Museum of Contemporary Art, Taipei
10AM - 6PM
EXHIBITIONS & EVENTS
2021 / 09 / 04 Sat.
2021 / 11 / 07 Sun.
10:00 - 18:00
Erica Yu-Wen Huang /
"The World is yet to Come" Curator
FENG Hsin /
"An Uncharted World" Curator
Biung Ismahasan /
"Resurgence and Solidarity: Indigenous Women’s Art Across the Borders " Curator
South HO Siu Nam
Working Hard (KUO Po-Yu, SHE Wen-Ying)
Marita Isobel Solberg
The second exhibition of the Museum of Contemporary Art, Taipei 20th Anniversary Exhibition Series invites three curators, Erica Yu-Wen Huang, FENG Hsin, and Biung Ismahasan, to present Tomorrow, Towarding. After the first exhibition Chrono-contemporary, reviewing the museum's exhibitions and activities over the past 20 years, we wish to explore the diverse futures of contemporary art, through the perspectives of the three young curators.
Chrono-contemporary starts with the concept of "exhibition" and explores the museum's development over the past 20 years; while Tomorrow, Towarding turns its attention to an important presence in contemporary art—"curators". Through the history of the curator’s identity starting as a keeper of cabinets of curiosities, the emergence of the museum's collection and exhibition functions, and the gradual departure of a curator from the museum system in the 1960s to the role of an independent curator, the curator has become an indispensable focus in the contemporary art world. With the multifaceted roles of a contemporary curator, ranging from knowledge producer, exhibition collaborator, and art mediator for the audience, it requires qualities of both professionalism and versatility. The curator's unique insight and questioning of the world, reminding, subverting, or speaking boldly, guides the audience to see the world through different lens.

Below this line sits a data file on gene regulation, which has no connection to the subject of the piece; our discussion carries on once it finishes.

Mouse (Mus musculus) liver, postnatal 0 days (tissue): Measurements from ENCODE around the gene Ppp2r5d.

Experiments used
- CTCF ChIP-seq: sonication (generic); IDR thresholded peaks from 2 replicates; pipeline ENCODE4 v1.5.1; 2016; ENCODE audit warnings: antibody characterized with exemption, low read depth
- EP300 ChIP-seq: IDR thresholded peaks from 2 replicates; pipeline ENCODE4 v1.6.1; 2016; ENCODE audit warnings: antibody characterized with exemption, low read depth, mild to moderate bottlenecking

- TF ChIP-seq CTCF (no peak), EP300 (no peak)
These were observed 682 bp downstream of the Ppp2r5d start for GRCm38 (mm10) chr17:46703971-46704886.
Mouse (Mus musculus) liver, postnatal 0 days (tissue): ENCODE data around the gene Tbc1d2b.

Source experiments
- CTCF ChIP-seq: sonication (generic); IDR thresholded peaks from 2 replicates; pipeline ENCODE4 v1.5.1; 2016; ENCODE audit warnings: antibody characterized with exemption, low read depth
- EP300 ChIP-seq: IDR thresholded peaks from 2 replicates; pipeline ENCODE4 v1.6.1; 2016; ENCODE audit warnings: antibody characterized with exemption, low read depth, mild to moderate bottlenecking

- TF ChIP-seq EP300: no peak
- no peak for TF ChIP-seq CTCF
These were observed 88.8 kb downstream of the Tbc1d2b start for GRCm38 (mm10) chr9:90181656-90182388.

At the present of making history and observing generational perspectives, this exhibition invites three young curators, each with their own specialties and focus issues, to co-construct the exhibition Tomorrow, Towarding. One of the curators Erica Yu-Wen Huang, studied in the UK, worked and did curator residencies in several countries, shows sensitivity in observation and international perspective. The exhibition The World is yet to Come intends to create the possibilities of the future of history narratives through diverse perspectives with individual experience. Biung Ismahasan, who also studied in the UK, presents Resurgence and Solidarity: Indigenous Women’s Art Across the Borders through his academic training and his observation as an Indigenous person. He intends to adopt a contemporary viewpoint to re-interpret the value of Indigenous culture and the extraordinary power of women. FENG Hsin studied in Taiwan and worked in galleries. Her exhibition An Uncharted World focuses on the impact of digital technology on people's lives of the Z generation, capturing the balance between the virtual and physical worlds.
Each present moment is slowly moving into history, and each present moment is also progressive. This joint exhibition is a limited-time movement that the museum intends to write for the future, hoping to invite everyone to a diverse tomorrow through the questions of the modern society that the new generation curators pose. 【The World is yet to Come】 Curator｜Erica Yu-Wen Huang
We live in a time that upholds pluralist values; but does pluralism really exist? Or is it simply the elephant in the room that no one dares to point out? As human desires are overexpanding and different values collide, some people have chosen to ignore specific information. We are now living in a “post-fact” era. After a year of pandemic-free life, Taiwan seems like the last paradise on Earth, or as some people call it, the ark on the Pacific Ocean. However, could we have veered away from natural selection in the process of evolution, and the entire island would soon be wiped out when the next variant of the virus intrudes? We have been fighting against this increasingly insane world, and the virus is an invisible enemy. Nevertheless, what really brings us down is suspicion, delusion and fake news. I often ask myself repeatedly: Is there an inevitable historical pattern inherent to this world that leads to the repetition of history? Yet, is the history that we have learned absolutely true?